Allowing Americans aged 50 to 64 to buy into Medicare would lower health care premiums for the group. But it would also drive up costs for younger people who buy health insurance on Affordable Care Act exchanges.
Medicare appears to be overpaying surgeons for many medical procedures. Federal officials should incorporate ways to more objectively measure the amount of postoperative care surgeons provide to patients.
We assessed whether safety net hospitals, which serve vulnerable patients, were more likely to be penalized and less likely to receive rewards compared with non-safety net hospitals that serve few vulnerable patients.
This article determines whether Medicare's Nonpayment Program was associated with decline in venous thromboembolism following hip and knee replacements, and whether the decline was greater among hospitals at risk of larger financial losses from the Program.
This study determined potential racial and ethnic disparities in risk for all-cause 30-day readmission among traditional Medicare and Medicare Advantage beneficiaries initially hospitalized for acute myocardial infarction, congestive heart failure, or pneumonia.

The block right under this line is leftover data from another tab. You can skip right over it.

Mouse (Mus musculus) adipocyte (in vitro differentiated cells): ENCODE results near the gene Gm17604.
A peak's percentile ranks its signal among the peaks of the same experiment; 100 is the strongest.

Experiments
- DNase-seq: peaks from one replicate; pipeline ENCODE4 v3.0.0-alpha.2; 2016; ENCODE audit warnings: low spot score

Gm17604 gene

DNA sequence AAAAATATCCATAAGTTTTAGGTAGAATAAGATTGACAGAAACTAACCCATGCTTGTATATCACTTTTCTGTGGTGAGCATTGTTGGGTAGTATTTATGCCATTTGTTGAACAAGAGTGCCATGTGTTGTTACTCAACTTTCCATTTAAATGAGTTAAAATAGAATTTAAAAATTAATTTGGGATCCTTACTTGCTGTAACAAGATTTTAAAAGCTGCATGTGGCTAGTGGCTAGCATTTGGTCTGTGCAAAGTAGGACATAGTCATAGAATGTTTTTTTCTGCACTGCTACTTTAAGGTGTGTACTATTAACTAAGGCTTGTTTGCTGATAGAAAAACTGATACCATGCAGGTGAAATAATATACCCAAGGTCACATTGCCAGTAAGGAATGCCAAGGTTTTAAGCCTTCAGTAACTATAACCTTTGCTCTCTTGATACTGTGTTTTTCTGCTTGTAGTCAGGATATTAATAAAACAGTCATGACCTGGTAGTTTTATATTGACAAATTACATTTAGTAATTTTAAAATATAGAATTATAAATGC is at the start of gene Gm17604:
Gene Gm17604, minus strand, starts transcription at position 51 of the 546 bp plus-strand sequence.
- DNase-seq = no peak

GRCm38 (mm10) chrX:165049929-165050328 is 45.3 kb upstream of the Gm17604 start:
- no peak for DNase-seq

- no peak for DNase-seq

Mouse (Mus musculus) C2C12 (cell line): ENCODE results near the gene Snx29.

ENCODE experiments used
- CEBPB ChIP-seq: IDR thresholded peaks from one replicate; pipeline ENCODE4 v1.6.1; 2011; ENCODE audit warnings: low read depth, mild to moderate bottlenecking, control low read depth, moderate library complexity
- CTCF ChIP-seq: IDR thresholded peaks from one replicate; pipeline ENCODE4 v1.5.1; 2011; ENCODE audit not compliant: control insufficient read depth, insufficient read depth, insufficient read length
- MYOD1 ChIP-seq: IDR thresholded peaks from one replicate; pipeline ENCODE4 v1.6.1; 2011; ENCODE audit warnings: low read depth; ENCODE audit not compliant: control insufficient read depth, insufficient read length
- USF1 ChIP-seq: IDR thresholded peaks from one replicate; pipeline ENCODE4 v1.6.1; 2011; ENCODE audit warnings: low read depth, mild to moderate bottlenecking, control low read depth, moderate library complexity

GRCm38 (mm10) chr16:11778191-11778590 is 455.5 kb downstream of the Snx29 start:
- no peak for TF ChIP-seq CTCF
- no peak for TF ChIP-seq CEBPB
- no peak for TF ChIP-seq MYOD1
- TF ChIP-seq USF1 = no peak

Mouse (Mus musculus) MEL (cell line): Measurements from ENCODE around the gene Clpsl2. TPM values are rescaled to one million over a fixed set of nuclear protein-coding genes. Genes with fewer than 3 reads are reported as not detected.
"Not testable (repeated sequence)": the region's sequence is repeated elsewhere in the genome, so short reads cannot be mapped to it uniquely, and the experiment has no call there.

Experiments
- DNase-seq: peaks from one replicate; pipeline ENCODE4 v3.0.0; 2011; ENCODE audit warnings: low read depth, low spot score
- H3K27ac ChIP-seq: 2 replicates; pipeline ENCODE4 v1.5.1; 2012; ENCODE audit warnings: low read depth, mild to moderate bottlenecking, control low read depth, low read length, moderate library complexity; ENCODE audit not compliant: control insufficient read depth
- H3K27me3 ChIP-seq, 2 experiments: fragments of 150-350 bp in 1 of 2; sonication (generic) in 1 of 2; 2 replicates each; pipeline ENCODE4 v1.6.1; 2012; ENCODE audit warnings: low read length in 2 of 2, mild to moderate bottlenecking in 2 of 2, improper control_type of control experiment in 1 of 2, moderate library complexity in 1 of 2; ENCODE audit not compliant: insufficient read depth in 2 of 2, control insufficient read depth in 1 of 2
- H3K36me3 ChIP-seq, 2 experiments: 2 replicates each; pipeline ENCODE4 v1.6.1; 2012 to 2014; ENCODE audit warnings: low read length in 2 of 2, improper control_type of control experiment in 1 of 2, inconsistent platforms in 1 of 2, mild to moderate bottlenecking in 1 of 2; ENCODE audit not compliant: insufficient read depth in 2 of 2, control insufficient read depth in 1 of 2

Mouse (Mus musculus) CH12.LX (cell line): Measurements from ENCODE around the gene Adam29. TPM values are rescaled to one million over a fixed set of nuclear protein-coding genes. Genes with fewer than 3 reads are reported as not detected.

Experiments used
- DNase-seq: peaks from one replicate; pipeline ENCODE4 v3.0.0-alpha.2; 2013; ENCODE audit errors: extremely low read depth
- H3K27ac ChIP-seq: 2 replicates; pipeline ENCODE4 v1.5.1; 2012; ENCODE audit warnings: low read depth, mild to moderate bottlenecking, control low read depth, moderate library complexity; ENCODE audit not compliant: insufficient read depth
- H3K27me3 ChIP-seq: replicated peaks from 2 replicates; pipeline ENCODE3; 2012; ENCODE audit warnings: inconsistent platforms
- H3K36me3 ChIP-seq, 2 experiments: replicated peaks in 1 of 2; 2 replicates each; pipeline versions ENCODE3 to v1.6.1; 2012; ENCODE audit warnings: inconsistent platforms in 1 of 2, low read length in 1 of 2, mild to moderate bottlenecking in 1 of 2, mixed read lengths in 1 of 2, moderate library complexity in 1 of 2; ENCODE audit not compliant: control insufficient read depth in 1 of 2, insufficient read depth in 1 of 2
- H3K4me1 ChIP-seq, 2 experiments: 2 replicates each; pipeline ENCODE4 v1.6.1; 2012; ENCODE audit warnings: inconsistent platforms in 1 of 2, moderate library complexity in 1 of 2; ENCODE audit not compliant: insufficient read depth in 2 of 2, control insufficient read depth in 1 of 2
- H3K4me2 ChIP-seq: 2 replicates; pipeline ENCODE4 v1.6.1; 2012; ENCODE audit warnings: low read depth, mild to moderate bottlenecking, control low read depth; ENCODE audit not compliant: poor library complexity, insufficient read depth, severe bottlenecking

This article determines whether Medicare's Nonpayment Program was associated with changes in incidence of hospital-acquired conditions, and whether this association varies across hospitals with differential Medicare patient load.
This article assesses racial and ethnic disparities in care for Medicare fee-for-service beneficiaries and whether disparities differ between health system-affiliated physician organizations (POs) and nonaffiliated POs.
On July 22, 2020, the RAND Corporation convened a Technical Expert Panel (TEP) web meeting to gather input on analyses that could be conducted to further enhance the Medicare Advantage (MA) and Part D Contract Star Ratings program.
Medicare pays for more health care than any other insurer in the United States. It accounts for roughly 20 percent of all U.S. health care spending. Over four decades, RAND's research has shaped and refined Medicare policies.
RAND researchers are evaluating a five-year model test to assess whether value-based insurance design can increase use of high-value services, reduce use of avoidable services, improve quality of care, and improve health outcomes and reduce spending.
Employers are the largest source of U.S. health insurance, but a lack of price transparency makes it hard for them to assess the costs of hospital services. An analysis of hospital spending by private insurers finds that prices are on average almost two and a half times more than what Medicare would pay.